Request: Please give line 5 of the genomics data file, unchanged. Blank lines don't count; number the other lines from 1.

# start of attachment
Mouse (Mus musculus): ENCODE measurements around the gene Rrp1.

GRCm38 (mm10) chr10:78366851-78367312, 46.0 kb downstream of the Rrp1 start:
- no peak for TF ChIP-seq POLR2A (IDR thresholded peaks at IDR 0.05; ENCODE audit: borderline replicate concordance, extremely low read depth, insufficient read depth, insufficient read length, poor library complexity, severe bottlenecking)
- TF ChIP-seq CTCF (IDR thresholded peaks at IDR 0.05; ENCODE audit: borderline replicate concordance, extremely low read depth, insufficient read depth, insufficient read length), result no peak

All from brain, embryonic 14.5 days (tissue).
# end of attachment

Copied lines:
All from brain, embryonic 14.5 days (tissue).